By Topic

The Genesis of an Early Stored-Program Computer: CSIRAC

Sign In

Cookies must be enabled to login.After enabling cookies , please use refresh or reload or ctrl+f5 on the browser for the login options.

Formats Non-Member Member
$31 $13
Learn how you can qualify for the best price for this item!
Become an IEEE Member or Subscribe to
IEEE Xplore for exclusive pricing!
close button

puzzle piece

IEEE membership options for an individual and IEEE Xplore subscriptions for an organization offer the most affordable access to essential journal articles, conference papers, standards, eBooks, and eLearning courses.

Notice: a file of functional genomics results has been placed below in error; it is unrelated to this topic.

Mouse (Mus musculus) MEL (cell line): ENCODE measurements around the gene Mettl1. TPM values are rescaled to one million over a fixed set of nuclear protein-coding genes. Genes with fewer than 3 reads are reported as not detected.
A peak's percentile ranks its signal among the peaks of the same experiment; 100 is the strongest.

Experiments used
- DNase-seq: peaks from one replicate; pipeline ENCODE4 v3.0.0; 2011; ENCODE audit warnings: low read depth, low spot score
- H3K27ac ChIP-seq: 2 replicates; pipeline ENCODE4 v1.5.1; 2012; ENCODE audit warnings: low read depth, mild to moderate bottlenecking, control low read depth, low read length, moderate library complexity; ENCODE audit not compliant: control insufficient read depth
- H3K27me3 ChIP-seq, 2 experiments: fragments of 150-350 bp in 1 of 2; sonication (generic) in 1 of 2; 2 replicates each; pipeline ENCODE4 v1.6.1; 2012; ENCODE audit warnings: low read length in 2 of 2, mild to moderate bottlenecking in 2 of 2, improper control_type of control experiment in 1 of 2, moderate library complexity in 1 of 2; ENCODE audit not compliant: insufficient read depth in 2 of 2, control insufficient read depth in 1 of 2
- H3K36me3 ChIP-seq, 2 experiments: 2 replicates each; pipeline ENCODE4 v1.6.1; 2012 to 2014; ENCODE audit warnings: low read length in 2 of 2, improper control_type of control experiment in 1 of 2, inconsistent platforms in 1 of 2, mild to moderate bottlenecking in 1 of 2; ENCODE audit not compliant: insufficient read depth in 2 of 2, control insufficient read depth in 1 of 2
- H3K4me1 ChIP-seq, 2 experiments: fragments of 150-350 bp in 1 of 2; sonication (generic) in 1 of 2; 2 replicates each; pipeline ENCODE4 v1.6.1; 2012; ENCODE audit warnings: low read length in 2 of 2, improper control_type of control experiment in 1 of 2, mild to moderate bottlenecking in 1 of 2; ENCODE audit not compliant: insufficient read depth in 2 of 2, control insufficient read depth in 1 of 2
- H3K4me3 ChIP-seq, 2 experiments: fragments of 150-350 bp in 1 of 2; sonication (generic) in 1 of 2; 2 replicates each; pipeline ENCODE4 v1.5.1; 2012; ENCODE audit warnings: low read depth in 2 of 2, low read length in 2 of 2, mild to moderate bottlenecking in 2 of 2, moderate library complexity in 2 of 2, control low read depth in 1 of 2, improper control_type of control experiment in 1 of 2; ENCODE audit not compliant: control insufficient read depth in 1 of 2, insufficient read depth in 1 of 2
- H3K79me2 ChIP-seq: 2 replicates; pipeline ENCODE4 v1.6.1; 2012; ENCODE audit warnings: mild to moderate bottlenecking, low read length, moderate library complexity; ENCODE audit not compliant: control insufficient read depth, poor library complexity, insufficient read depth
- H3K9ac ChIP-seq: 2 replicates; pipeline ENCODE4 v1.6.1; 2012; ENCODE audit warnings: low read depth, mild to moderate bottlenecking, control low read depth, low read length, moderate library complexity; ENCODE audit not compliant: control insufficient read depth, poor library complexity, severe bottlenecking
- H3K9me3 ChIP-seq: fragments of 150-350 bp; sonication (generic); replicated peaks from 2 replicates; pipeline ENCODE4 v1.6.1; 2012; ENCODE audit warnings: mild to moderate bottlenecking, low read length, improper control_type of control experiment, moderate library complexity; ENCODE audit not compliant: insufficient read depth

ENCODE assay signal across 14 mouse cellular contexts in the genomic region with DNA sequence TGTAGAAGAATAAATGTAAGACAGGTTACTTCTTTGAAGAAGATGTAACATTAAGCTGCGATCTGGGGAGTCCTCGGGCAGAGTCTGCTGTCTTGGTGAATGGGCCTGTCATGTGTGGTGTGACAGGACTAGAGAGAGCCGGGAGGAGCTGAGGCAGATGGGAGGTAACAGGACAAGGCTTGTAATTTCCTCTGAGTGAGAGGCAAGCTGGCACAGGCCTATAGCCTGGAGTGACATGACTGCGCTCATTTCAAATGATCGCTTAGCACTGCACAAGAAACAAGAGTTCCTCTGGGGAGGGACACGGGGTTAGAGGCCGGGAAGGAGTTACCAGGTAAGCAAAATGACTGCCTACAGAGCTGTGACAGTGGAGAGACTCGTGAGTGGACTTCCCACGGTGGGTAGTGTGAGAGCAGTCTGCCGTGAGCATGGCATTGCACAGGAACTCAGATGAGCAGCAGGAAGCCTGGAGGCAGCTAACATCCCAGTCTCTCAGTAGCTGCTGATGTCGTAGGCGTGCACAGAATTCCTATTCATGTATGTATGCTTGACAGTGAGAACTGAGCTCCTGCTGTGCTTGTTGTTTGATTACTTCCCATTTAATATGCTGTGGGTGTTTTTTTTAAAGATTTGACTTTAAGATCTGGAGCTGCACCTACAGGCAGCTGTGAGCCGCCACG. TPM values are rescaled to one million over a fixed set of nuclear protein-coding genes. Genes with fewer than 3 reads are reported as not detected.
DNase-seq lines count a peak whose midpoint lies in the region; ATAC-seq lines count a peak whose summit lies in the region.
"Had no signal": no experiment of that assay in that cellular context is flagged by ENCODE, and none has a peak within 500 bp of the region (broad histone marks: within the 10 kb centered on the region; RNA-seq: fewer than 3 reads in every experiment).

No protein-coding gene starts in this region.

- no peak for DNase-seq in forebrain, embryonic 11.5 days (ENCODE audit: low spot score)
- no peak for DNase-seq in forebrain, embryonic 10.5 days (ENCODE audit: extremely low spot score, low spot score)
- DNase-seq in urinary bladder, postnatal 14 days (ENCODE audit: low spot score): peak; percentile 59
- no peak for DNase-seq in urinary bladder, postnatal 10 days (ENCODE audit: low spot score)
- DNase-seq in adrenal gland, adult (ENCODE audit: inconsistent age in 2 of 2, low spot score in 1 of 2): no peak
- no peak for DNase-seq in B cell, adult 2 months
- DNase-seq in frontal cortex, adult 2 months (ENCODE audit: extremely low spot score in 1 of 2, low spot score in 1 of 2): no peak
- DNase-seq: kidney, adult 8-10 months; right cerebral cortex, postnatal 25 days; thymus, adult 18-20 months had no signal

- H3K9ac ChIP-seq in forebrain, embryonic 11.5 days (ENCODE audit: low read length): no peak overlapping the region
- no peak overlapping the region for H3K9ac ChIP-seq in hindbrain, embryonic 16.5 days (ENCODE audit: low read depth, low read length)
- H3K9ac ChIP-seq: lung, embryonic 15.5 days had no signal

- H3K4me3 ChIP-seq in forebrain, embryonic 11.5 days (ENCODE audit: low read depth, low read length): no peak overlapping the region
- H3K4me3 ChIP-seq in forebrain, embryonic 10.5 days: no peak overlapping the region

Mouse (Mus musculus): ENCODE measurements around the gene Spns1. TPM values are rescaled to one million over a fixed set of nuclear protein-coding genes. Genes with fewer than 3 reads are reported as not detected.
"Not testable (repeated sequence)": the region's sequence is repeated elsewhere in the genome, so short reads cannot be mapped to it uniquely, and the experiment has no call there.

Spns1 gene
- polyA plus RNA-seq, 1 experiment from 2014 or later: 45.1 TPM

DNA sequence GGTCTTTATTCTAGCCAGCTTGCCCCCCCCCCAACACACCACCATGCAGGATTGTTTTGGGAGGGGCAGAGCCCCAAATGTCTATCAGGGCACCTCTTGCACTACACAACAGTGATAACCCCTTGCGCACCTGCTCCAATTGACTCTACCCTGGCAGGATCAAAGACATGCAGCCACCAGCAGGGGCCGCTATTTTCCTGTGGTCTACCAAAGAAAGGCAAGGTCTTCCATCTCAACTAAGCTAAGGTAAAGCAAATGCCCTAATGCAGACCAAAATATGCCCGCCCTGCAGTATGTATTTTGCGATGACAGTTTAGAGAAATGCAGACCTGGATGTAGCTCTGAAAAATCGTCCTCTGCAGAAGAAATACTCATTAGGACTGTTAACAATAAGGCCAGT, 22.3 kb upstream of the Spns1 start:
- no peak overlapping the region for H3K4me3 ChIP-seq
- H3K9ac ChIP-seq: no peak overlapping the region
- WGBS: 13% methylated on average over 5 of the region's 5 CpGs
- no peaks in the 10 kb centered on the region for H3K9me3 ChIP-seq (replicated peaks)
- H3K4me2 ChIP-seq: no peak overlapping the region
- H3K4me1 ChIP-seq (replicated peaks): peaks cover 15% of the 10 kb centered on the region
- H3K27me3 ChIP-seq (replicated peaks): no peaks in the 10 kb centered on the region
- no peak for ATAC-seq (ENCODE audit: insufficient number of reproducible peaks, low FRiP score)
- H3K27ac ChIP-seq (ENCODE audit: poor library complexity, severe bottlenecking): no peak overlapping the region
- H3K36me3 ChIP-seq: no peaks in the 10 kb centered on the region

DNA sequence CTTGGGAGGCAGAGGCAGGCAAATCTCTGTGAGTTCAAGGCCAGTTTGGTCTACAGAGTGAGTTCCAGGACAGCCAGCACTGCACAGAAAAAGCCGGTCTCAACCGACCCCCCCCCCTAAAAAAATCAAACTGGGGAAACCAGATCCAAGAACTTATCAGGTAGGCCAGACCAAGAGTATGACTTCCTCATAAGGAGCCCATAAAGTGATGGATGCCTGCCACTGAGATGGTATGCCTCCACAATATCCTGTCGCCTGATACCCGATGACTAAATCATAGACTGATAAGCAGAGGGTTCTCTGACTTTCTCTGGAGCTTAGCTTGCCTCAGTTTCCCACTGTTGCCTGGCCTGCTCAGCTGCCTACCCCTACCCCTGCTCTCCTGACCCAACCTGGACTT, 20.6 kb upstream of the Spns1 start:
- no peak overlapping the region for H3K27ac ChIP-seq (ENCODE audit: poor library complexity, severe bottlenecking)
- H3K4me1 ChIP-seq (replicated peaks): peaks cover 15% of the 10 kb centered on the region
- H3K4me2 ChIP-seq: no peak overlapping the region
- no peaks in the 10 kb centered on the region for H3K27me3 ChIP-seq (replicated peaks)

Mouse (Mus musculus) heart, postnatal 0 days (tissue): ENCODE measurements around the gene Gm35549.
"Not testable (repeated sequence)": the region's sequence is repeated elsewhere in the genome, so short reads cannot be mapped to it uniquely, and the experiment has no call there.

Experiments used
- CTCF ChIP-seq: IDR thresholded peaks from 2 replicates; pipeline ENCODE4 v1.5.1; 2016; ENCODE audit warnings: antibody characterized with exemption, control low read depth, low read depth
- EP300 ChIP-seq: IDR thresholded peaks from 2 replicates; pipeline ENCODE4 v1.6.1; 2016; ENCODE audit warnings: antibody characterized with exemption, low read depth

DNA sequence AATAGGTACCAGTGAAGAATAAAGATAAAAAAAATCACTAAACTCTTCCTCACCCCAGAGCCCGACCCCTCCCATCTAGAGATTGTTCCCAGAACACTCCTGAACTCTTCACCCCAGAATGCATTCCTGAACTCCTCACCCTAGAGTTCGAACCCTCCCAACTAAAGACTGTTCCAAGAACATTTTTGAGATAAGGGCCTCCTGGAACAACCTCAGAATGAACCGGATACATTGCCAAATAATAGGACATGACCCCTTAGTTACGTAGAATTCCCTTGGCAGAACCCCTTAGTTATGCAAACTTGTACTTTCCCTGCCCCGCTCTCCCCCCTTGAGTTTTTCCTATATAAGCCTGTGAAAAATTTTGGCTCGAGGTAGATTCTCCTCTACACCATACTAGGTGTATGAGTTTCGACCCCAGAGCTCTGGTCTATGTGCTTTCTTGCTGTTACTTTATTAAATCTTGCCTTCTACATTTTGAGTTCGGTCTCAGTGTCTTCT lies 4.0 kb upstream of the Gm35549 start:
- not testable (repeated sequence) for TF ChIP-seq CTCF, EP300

Learn more about:

IEEE membership

IEEE Xplore subscriptions

2 Author(s)

One of the earliest vacuum-tube stored-program computers (CSIRAC) was developed in 1947-1951 under the auspices of the Australian Council for Scientific and Industrial Research. The word length was 20 bits, and storage consisted of about 1000 words in mercury delay lines and about 4000 words on a magnetic disk. Its execution rate approached 1000 instructions per second. The computer was notable for its logical design, which made programming easy and led to economic use of the limited storage. A multiplier was incorporated, and various single-word and single-bit registers were used to assist in relative addressing, subroutine linking, reentrant programming, and decision making. Input was from paper tape and output to paper tape and a modified teletypewriter.

Published in:

Annals of the History of Computing  (Volume:6 ,  Issue: 2 )